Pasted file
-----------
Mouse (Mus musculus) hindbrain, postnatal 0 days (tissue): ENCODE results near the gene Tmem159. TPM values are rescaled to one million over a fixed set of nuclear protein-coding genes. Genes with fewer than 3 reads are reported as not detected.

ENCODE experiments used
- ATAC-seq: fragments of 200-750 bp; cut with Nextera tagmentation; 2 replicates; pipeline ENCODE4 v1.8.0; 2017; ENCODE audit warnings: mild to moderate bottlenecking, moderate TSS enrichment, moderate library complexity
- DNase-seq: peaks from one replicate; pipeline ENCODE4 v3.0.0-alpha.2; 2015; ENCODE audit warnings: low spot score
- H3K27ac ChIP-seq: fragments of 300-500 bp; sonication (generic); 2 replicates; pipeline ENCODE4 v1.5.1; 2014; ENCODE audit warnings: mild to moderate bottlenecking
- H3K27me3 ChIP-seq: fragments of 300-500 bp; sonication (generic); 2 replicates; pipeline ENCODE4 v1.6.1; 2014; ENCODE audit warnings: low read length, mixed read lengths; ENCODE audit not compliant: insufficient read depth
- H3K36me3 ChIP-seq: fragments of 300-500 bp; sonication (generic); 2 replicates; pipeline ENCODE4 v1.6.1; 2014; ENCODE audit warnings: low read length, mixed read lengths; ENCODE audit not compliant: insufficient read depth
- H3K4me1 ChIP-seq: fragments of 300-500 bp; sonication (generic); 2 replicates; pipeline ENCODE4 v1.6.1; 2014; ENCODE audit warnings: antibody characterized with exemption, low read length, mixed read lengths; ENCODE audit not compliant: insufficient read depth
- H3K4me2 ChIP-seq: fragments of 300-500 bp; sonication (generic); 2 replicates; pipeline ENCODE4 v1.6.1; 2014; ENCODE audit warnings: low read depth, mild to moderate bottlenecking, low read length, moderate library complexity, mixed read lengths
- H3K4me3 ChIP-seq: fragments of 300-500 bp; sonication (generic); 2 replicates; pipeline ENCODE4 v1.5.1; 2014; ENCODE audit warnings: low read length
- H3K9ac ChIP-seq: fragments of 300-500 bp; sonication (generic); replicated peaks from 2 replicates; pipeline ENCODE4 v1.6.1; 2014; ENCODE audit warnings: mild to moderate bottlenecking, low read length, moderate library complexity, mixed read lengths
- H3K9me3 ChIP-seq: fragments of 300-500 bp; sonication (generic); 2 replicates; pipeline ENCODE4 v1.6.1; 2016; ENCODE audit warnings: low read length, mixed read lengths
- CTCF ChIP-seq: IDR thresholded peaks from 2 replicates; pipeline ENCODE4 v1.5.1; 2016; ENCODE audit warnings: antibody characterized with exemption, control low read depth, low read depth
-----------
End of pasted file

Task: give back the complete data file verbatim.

Mouse (Mus musculus) hindbrain, postnatal 0 days (tissue): ENCODE results near the gene Tmem159. TPM values are rescaled to one million over a fixed set of nuclear protein-coding genes. Genes with fewer than 3 reads are reported as not detected.

ENCODE experiments used
- ATAC-seq: fragments of 200-750 bp; cut with Nextera tagmentation; 2 replicates; pipeline ENCODE4 v1.8.0; 2017; ENCODE audit warnings: mild to moderate bottlenecking, moderate TSS enrichment, moderate library complexity
- DNase-seq: peaks from one replicate; pipeline ENCODE4 v3.0.0-alpha.2; 2015; ENCODE audit warnings: low spot score
- H3K27ac ChIP-seq: fragments of 300-500 bp; sonication (generic); 2 replicates; pipeline ENCODE4 v1.5.1; 2014; ENCODE audit warnings: mild to moderate bottlenecking
- H3K27me3 ChIP-seq: fragments of 300-500 bp; sonication (generic); 2 replicates; pipeline ENCODE4 v1.6.1; 2014; ENCODE audit warnings: low read length, mixed read lengths; ENCODE audit not compliant: insufficient read depth
- H3K36me3 ChIP-seq: fragments of 300-500 bp; sonication (generic); 2 replicates; pipeline ENCODE4 v1.6.1; 2014; ENCODE audit warnings: low read length, mixed read lengths; ENCODE audit not compliant: insufficient read depth
- H3K4me1 ChIP-seq: fragments of 300-500 bp; sonication (generic); 2 replicates; pipeline ENCODE4 v1.6.1; 2014; ENCODE audit warnings: antibody characterized with exemption, low read length, mixed read lengths; ENCODE audit not compliant: insufficient read depth
- H3K4me2 ChIP-seq: fragments of 300-500 bp; sonication (generic); 2 replicates; pipeline ENCODE4 v1.6.1; 2014; ENCODE audit warnings: low read depth, mild to moderate bottlenecking, low read length, moderate library complexity, mixed read lengths
- H3K4me3 ChIP-seq: fragments of 300-500 bp; sonication (generic); 2 replicates; pipeline ENCODE4 v1.5.1; 2014; ENCODE audit warnings: low read length
- H3K9ac ChIP-seq: fragments of 300-500 bp; sonication (generic); replicated peaks from 2 replicates; pipeline ENCODE4 v1.6.1; 2014; ENCODE audit warnings: mild to moderate bottlenecking, low read length, moderate library complexity, mixed read lengths
- H3K9me3 ChIP-seq: fragments of 300-500 bp; sonication (generic); 2 replicates; pipeline ENCODE4 v1.6.1; 2016; ENCODE audit warnings: low read length, mixed read lengths
- CTCF ChIP-seq: IDR thresholded peaks from 2 replicates; pipeline ENCODE4 v1.5.1; 2016; ENCODE audit warnings: antibody characterized with exemption, control low read depth, low read depth